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Working to Build the Kingdom

Posted : Feb-07-2024

On Thursday February 8, 2024, the Archdiocese of Toronto will host its annual Employee Service Recognition Celebration honouring employees with long-term service within the archdiocese. Considering this, today we feature the story of David Finnegan who will be recognized for his 40 years of service with the Archdiocese of Toronto.

The Archdiocese of Toronto is home to close to 2 million Catholics and geographically speaking, it is a very large area that spans from Mississauga in the West to Oshawa in the East and from the North shore of Lake Ontario all the way up to Georgian Bay – Christian Island specifically -  in the North. Although, when looking at a map of the Archdiocese it seems as though either Collingwood or Orangeville may be able to make a case for being the most Western-point of the Archdiocese.

Within the boundaries of the archdiocese are 225 parish churches that celebrate Mass each week in around 30 languages. Of course, there are the many parishes both large and small scattered throughout the City of Toronto including in Etobicoke, York, Scarborough, North York, and East York too. There are parishes located in small rural towns like Brechin, Stayner and Schomberg along with the Suburban parishes in all the cities and towns surrounding Toronto proper – Mississauga, Brampton, Vaughan, Richmond Hill, Markham, Pickering, Ajax, Whitby and Oshawa, not to mention the towns and cities to the North including Aurora, Newmarket, Barrie, Orillia and Midland. It is truly a large archdiocese in terms of population, ethnic diversity and geography.

Within all these parish communities as well as in the archdiocesan head-office, called the Catholic Pastoral Centre, as well as at the satellite offices and the seminaries of the archdiocese, there are hundreds of lay men and women working to support the clergy in their mission to minister to the faithful.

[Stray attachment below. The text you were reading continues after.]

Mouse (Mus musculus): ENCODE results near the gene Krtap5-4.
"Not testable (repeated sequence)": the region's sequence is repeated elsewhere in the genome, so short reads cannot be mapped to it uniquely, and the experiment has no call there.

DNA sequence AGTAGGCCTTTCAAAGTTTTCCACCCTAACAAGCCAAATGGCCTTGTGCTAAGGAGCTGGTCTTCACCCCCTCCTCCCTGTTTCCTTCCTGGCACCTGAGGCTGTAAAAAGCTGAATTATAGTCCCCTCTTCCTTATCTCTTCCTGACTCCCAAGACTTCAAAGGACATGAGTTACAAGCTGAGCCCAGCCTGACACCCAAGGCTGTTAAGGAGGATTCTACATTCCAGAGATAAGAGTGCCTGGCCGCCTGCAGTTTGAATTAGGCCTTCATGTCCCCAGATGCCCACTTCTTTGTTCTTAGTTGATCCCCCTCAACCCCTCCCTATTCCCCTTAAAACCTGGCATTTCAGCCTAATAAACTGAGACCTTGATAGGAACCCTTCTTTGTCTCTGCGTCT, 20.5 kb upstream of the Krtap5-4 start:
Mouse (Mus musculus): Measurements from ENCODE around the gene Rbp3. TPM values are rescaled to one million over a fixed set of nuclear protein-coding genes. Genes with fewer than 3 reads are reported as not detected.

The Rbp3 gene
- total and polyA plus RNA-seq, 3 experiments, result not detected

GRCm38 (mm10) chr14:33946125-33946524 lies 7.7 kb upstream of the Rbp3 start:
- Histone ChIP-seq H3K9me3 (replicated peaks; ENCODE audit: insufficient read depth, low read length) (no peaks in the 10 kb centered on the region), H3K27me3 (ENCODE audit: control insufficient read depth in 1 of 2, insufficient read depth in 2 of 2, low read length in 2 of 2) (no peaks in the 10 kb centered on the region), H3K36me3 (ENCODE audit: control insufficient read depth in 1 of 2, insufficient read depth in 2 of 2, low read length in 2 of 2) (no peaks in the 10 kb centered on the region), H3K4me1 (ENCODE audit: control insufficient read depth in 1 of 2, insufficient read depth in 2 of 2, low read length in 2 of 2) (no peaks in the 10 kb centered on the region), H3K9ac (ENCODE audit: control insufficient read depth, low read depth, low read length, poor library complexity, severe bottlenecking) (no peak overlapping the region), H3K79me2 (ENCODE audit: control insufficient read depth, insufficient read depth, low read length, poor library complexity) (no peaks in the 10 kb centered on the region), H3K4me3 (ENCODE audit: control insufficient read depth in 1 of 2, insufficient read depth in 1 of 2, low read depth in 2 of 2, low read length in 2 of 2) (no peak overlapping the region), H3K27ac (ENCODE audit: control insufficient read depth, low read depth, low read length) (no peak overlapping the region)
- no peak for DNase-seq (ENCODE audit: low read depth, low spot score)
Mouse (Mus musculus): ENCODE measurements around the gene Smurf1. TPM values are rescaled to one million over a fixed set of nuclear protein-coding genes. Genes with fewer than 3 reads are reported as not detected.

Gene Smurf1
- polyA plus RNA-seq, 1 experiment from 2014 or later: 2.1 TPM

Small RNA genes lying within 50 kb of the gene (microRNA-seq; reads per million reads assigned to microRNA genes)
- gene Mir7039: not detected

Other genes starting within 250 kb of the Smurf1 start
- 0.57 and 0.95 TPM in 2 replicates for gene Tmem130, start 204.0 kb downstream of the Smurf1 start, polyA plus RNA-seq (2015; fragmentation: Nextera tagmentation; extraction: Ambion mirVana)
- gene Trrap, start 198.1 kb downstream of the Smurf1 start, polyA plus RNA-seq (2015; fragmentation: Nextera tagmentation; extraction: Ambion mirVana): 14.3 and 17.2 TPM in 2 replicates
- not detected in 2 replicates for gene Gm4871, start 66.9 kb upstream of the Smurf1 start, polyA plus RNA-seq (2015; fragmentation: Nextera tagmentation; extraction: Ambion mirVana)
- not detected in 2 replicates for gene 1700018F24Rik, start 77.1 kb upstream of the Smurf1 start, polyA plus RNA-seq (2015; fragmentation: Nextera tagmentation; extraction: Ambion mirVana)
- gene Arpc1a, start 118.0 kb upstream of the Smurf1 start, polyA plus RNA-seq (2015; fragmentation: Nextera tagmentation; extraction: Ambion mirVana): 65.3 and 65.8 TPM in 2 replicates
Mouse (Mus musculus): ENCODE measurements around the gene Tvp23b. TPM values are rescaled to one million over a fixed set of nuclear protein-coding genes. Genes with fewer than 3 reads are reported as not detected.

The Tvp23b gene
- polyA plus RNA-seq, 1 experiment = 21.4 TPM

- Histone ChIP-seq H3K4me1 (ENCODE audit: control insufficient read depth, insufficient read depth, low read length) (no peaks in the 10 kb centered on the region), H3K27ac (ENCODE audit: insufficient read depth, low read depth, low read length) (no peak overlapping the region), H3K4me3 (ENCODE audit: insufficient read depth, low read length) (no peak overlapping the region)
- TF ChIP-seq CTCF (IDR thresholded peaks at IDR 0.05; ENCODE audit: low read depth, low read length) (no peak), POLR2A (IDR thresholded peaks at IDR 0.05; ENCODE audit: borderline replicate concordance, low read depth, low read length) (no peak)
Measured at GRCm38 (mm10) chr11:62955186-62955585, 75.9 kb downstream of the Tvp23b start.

David Finnegan in 1987 outside St. Joseph's Place

According to Stats Canada, the average length of tenure in all job sectors is roughly 8.5 years. This is with workers in the agriculture sector skewing the average length of employment upward seeing as though they tend to last on average 16.6 years. It is remarkable then, to think that this year alone in the archdiocese, a total of 59 people will be receiving recognition for their long-term service. 36 people will be recognized for reaching 10 years of service, 6 people for 20 years of service, 8 people for 25 years, 6 people for 30 years, 2 people for 40 years, and one who has worked for the archdiocese for the past 50 years. We are truly blessed to have these people working in the vineyard, serving the Lord with their skills and talents. These are truly special people, dedicated to a life of service to the Church.

One such young man was hired some 40 years ago, in 1983, after immigrating to Canada from Dundrum on the South side of Dublin, Ireland. Little did he know at the time, the impact he would have in literally helping to build and shape the archdiocese. David Finnegan had visited family in Canada – in Montreal, to be exact - as a youngster on several occasions but after deciding to move to Canada to live, he was hired by Derek Keaveney, the Director of Finance for the Archdiocese at the time as well as Fr. Gerry Walace, Pastor of St. Joseph’s Parish in what we refer to now as the Leslieville neighbourhood of Toronto, located Northwest of the Woodbine Beach area.